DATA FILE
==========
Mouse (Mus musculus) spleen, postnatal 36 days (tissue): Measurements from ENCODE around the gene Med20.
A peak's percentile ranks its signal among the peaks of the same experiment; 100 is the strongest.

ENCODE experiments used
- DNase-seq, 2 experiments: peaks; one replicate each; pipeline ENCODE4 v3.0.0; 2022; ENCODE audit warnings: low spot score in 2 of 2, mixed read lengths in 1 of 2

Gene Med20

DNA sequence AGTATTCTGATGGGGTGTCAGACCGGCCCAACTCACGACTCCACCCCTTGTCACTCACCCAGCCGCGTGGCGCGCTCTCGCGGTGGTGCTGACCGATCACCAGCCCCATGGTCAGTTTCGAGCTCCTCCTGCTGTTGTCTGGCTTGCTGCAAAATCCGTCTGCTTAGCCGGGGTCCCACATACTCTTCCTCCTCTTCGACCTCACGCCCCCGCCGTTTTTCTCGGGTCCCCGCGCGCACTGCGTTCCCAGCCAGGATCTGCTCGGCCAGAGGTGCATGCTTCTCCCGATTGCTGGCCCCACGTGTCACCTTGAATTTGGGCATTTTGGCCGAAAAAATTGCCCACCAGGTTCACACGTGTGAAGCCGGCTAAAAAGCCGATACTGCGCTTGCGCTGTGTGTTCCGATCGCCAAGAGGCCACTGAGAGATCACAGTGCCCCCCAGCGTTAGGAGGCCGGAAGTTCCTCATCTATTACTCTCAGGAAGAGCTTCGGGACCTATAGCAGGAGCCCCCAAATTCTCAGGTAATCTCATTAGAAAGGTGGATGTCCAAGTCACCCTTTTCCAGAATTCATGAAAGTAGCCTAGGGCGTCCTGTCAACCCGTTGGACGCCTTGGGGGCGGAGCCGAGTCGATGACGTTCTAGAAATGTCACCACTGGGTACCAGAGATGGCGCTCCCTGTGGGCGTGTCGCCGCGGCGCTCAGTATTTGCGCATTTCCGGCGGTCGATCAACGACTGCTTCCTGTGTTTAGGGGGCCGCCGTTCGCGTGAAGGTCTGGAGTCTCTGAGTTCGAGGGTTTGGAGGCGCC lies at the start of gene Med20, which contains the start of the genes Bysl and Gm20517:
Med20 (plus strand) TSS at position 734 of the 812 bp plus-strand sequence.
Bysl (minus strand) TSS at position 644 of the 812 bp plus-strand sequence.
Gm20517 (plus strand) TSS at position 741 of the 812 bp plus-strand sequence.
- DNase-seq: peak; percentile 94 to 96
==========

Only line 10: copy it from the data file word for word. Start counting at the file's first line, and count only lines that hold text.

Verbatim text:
- DNase-seq: peak; percentile 94 to 96